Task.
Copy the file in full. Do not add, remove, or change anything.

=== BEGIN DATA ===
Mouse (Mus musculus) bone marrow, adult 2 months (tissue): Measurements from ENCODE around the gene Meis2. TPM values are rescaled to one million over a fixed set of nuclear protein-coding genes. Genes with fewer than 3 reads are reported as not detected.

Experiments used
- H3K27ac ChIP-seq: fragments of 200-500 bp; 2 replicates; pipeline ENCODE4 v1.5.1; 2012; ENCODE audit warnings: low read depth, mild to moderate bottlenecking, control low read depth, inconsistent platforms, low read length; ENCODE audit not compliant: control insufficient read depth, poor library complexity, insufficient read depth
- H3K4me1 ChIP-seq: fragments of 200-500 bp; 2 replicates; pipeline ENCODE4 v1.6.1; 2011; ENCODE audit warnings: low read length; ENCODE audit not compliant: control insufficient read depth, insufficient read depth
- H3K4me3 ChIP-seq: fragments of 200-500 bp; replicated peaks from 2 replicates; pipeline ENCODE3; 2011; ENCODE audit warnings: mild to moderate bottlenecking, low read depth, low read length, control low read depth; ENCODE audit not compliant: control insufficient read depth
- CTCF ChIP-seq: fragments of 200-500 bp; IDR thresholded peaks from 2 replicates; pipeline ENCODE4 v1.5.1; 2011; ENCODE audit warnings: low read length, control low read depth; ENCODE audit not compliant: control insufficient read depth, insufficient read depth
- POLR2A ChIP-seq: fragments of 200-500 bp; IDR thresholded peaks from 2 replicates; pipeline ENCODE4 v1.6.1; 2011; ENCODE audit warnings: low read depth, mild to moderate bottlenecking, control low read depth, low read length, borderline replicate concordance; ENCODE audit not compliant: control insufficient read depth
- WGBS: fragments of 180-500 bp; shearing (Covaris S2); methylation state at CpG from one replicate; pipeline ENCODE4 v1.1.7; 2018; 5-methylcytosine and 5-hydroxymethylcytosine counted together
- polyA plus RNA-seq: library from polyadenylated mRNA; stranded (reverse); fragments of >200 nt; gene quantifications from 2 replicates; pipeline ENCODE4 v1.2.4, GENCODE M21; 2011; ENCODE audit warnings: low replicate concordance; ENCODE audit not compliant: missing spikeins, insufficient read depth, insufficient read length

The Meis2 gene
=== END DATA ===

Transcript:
Mouse (Mus musculus) bone marrow, adult 2 months (tissue): Measurements from ENCODE around the gene Meis2. TPM values are rescaled to one million over a fixed set of nuclear protein-coding genes. Genes with fewer than 3 reads are reported as not detected.

Experiments used
- H3K27ac ChIP-seq: fragments of 200-500 bp; 2 replicates; pipeline ENCODE4 v1.5.1; 2012; ENCODE audit warnings: low read depth, mild to moderate bottlenecking, control low read depth, inconsistent platforms, low read length; ENCODE audit not compliant: control insufficient read depth, poor library complexity, insufficient read depth
- H3K4me1 ChIP-seq: fragments of 200-500 bp; 2 replicates; pipeline ENCODE4 v1.6.1; 2011; ENCODE audit warnings: low read length; ENCODE audit not compliant: control insufficient read depth, insufficient read depth
- H3K4me3 ChIP-seq: fragments of 200-500 bp; replicated peaks from 2 replicates; pipeline ENCODE3; 2011; ENCODE audit warnings: mild to moderate bottlenecking, low read depth, low read length, control low read depth; ENCODE audit not compliant: control insufficient read depth
- CTCF ChIP-seq: fragments of 200-500 bp; IDR thresholded peaks from 2 replicates; pipeline ENCODE4 v1.5.1; 2011; ENCODE audit warnings: low read length, control low read depth; ENCODE audit not compliant: control insufficient read depth, insufficient read depth
- POLR2A ChIP-seq: fragments of 200-500 bp; IDR thresholded peaks from 2 replicates; pipeline ENCODE4 v1.6.1; 2011; ENCODE audit warnings: low read depth, mild to moderate bottlenecking, control low read depth, low read length, borderline replicate concordance; ENCODE audit not compliant: control insufficient read depth
- WGBS: fragments of 180-500 bp; shearing (Covaris S2); methylation state at CpG from one replicate; pipeline ENCODE4 v1.1.7; 2018; 5-methylcytosine and 5-hydroxymethylcytosine counted together
- polyA plus RNA-seq: library from polyadenylated mRNA; stranded (reverse); fragments of >200 nt; gene quantifications from 2 replicates; pipeline ENCODE4 v1.2.4, GENCODE M21; 2011; ENCODE audit warnings: low replicate concordance; ENCODE audit not compliant: missing spikeins, insufficient read depth, insufficient read length

The Meis2 gene